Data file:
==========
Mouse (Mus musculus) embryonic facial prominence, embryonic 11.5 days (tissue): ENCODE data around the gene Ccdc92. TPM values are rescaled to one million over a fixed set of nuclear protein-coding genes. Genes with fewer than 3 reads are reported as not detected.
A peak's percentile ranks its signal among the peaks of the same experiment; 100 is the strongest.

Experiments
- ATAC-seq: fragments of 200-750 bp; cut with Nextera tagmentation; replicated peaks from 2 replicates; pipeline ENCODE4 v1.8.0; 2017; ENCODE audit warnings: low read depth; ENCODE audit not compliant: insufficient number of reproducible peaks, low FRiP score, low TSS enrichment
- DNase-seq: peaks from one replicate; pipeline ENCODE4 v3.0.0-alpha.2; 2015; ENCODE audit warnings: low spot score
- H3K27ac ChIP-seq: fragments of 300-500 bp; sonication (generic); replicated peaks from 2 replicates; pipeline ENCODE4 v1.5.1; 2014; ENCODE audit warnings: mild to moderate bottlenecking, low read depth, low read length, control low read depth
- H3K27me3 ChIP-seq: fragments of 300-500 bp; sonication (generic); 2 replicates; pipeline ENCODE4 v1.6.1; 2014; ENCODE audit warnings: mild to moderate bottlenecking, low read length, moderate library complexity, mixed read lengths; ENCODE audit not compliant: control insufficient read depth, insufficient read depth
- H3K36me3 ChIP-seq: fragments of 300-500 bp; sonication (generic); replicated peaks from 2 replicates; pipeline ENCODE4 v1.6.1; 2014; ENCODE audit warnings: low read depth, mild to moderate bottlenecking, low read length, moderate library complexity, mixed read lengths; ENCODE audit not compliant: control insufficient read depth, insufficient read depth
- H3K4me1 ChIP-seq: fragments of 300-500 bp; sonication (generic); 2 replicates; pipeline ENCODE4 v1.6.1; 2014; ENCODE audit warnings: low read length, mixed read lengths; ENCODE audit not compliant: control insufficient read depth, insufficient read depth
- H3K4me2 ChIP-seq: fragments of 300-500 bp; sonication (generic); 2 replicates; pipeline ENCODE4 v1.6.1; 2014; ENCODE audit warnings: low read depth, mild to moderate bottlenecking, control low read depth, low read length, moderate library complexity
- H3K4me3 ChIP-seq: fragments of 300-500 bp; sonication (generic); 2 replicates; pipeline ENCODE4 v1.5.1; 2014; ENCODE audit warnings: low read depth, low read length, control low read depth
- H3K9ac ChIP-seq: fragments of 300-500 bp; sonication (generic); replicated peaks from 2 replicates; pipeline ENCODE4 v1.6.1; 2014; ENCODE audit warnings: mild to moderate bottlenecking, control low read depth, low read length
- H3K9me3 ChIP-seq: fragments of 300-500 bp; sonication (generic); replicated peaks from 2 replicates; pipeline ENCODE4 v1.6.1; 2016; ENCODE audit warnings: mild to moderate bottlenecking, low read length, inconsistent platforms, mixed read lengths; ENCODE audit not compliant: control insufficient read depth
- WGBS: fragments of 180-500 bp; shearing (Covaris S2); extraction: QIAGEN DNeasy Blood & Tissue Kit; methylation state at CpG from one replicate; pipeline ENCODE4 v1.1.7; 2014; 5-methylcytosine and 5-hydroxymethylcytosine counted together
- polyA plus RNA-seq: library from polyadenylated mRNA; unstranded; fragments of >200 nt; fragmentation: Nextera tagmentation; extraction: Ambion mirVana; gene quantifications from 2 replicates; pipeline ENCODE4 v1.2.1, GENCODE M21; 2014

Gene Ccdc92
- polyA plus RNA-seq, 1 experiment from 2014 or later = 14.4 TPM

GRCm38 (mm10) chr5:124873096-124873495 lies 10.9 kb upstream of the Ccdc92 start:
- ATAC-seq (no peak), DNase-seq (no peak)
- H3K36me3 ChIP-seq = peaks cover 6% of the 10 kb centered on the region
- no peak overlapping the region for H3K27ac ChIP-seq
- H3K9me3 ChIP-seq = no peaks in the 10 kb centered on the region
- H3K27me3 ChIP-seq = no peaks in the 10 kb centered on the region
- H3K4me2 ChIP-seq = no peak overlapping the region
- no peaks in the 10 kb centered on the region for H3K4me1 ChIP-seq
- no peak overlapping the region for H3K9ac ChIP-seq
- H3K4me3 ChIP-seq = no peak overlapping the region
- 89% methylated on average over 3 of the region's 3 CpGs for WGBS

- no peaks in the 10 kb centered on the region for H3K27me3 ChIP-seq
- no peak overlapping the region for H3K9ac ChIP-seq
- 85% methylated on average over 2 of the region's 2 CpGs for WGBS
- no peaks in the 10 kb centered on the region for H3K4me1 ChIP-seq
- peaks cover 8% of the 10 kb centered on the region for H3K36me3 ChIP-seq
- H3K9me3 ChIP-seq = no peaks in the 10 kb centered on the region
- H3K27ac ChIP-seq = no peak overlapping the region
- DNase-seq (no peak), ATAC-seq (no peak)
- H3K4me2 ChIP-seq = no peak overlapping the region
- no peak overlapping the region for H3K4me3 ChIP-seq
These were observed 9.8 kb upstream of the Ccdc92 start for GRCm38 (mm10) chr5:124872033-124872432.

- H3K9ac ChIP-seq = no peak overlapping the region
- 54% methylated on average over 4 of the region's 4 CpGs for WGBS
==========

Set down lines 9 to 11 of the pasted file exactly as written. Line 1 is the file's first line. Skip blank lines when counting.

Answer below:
- H3K4me1 ChIP-seq: fragments of 300-500 bp; sonication (generic); 2 replicates; pipeline ENCODE4 v1.6.1; 2014; ENCODE audit warnings: low read length, mixed read lengths; ENCODE audit not compliant: control insufficient read depth, insufficient read depth
- H3K4me2 ChIP-seq: fragments of 300-500 bp; sonication (generic); 2 replicates; pipeline ENCODE4 v1.6.1; 2014; ENCODE audit warnings: low read depth, mild to moderate bottlenecking, control low read depth, low read length, moderate library complexity
- H3K4me3 ChIP-seq: fragments of 300-500 bp; sonication (generic); 2 replicates; pipeline ENCODE4 v1.5.1; 2014; ENCODE audit warnings: low read depth, low read length, control low read depth